What is the maximum social security disability payment you can get?
Over 70 million Americans rely on financial support from the Social Security Administration (SSA). More than 12 percent of people eligible for disability benefits will be receiving them because they are unable to work.
Supplemental Security Income (SSI) is set by the federal government with state variations. Though, Social Security disability payments (SSDI) are unique to each person’s disability and are computed similarly to retirement benefits, where the benefits are based on average earnings, but not necessarily about the severity of the disability. The degree of the disability has no effect on the amount you are eligible for each month.
To account for inflation using the Social Security’s cost-of-living adjustment (COLA), Social Security benefits are indexed, or modified each year.
According to the SSA, the estimated average Social Security disability benefit for a disabled worker receiving Social Security Disability Insurance is $1,358 per month. However, a disabled worker and their family can actually receive between 150% to 180% of the disabled worker’s benefit. In 2022 the maximum benefit you could qualify for is $3,345 per month, but at the beginning of this year only 85 percent were receiving less than $2,000 a month.
As soon as you become disabled you should apply for disability benefits. Our article “How do you qualify medically for Social Security Disability or SSI” walks you through these steps. Once you start receiving your disability payments, which usually takes about six months, you will continue to do so, unless your condition improves over time. You must tell the SAA if your ability to work improves if your medical condition gets better or if you in fact return to work.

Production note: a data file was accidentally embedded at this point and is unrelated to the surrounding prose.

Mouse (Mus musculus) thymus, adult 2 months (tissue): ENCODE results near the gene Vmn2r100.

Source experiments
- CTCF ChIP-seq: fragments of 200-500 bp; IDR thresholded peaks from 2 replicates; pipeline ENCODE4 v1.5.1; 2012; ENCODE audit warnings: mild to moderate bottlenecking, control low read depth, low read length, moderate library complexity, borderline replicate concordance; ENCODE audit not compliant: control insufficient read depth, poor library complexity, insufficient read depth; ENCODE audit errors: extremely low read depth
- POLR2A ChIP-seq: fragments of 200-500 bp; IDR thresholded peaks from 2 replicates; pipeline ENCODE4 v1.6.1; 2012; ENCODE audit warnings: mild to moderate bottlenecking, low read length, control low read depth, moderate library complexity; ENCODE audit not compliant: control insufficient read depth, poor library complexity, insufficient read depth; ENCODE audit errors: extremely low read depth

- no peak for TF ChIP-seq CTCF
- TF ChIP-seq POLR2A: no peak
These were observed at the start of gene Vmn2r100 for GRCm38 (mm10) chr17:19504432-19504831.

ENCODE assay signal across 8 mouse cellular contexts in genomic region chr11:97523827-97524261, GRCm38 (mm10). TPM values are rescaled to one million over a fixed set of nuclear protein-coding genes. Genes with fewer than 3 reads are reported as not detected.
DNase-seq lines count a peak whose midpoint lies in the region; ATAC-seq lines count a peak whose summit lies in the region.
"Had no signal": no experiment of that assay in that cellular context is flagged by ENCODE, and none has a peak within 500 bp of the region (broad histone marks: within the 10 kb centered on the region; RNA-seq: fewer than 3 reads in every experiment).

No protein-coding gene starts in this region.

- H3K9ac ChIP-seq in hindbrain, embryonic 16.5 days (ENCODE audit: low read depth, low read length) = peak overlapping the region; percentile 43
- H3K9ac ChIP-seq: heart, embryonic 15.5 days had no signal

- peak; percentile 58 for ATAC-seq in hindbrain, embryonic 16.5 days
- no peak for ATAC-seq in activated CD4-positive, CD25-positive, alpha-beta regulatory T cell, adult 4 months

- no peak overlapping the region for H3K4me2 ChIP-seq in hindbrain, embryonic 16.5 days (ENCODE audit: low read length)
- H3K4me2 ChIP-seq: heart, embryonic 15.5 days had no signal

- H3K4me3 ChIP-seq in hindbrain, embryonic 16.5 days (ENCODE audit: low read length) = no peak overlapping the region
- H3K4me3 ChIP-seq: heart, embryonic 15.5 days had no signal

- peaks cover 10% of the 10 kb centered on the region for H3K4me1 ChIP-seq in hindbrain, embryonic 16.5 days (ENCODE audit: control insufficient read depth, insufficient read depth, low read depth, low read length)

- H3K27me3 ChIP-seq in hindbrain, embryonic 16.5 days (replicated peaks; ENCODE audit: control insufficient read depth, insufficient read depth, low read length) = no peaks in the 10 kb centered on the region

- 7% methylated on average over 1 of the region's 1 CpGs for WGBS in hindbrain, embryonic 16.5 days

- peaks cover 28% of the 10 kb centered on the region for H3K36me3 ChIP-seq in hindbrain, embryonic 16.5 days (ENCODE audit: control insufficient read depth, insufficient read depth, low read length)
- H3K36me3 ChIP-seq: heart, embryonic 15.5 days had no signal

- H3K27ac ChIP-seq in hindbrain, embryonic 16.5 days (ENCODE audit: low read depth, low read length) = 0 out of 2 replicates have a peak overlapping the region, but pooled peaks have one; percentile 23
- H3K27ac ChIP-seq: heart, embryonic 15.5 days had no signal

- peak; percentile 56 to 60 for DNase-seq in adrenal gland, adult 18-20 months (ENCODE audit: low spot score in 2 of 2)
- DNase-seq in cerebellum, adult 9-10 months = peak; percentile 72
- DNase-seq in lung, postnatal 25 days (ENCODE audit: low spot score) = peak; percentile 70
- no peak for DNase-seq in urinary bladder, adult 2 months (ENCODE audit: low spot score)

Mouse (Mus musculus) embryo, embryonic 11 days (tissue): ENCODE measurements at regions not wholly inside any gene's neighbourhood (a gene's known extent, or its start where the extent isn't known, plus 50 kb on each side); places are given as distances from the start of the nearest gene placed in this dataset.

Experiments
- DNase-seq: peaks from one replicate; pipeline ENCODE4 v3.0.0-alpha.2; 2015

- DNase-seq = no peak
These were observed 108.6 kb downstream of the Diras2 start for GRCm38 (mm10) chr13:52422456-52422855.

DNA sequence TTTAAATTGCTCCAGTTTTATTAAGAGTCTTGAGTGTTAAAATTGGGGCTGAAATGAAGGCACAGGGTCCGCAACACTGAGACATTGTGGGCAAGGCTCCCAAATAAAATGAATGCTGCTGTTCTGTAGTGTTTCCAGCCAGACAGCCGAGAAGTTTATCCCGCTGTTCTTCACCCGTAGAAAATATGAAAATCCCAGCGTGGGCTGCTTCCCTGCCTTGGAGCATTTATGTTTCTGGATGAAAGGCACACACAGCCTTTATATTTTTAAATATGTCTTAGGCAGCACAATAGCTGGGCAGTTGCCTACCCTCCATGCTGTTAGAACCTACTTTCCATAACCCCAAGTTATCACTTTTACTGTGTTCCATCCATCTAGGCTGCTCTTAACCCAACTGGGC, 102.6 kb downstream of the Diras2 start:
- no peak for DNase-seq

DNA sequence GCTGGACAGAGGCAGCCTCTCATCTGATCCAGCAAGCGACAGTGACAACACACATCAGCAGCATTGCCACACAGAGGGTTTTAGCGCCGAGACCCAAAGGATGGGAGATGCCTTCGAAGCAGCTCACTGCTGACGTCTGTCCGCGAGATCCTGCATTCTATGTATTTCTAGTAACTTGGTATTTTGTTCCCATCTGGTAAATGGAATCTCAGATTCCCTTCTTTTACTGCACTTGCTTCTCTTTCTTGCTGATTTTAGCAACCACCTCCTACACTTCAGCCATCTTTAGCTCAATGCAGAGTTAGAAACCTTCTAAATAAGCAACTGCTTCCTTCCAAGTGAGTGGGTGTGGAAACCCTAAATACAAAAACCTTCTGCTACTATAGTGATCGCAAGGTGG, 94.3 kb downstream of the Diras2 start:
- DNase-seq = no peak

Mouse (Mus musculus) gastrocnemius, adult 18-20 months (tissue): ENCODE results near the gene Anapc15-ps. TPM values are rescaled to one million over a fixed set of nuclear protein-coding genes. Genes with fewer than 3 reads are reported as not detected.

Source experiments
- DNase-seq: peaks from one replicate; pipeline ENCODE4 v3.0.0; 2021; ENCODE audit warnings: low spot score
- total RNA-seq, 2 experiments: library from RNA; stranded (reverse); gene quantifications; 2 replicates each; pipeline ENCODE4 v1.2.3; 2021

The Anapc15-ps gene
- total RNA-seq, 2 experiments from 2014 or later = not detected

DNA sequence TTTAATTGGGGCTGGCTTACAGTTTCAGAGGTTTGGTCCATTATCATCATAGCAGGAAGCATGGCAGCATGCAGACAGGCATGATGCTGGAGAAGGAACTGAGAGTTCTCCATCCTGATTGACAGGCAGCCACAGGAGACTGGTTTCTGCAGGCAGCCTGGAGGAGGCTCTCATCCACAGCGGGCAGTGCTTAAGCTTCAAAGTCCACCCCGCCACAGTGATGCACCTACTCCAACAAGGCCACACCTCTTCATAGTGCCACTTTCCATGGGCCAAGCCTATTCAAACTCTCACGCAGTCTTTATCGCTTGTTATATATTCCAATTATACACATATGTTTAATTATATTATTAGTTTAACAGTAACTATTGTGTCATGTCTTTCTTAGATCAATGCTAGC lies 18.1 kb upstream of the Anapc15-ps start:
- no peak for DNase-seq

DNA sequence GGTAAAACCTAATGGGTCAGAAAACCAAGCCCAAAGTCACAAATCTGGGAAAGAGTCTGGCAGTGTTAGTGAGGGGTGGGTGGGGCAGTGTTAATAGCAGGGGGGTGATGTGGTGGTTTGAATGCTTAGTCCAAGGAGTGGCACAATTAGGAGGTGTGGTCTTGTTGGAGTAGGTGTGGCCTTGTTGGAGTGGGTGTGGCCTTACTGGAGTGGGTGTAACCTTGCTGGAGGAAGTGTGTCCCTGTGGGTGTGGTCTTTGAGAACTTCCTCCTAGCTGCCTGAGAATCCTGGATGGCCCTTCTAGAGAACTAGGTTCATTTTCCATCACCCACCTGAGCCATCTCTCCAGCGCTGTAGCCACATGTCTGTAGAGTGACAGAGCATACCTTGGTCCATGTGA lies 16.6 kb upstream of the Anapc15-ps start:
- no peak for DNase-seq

Basically, the number of years you work between the age of 22 and the year before you are disabled gets computed first to make up your average indexed monthly earnings (AIME). This AIME is then used to calculate your primary insurance amount (PIA) using a formula that is weighted in order for lower-income earners to receive benefits comparative to their average annual income. PIA is the starting point of determining your disability, retirement, and survivor payments.
If by chance you are receiving any other government benefits such as workers’ compensation or state disability benefits, your monthly SSDI benefit amount could be reduced. Although private disability benefits such as payouts from personal insurance do not reduce your SSDI benefits. At full retirement age (people born in 1956), your disability benefits then transform into a retirement benefit that usually remains the same amount.
Contact Lowery Law Group at email@example.com or call (843) 991-0733. There is no fee for a free consultation regarding your claim. Lowery Law Group is experienced in handling cases in South Carolina as well as Georgia.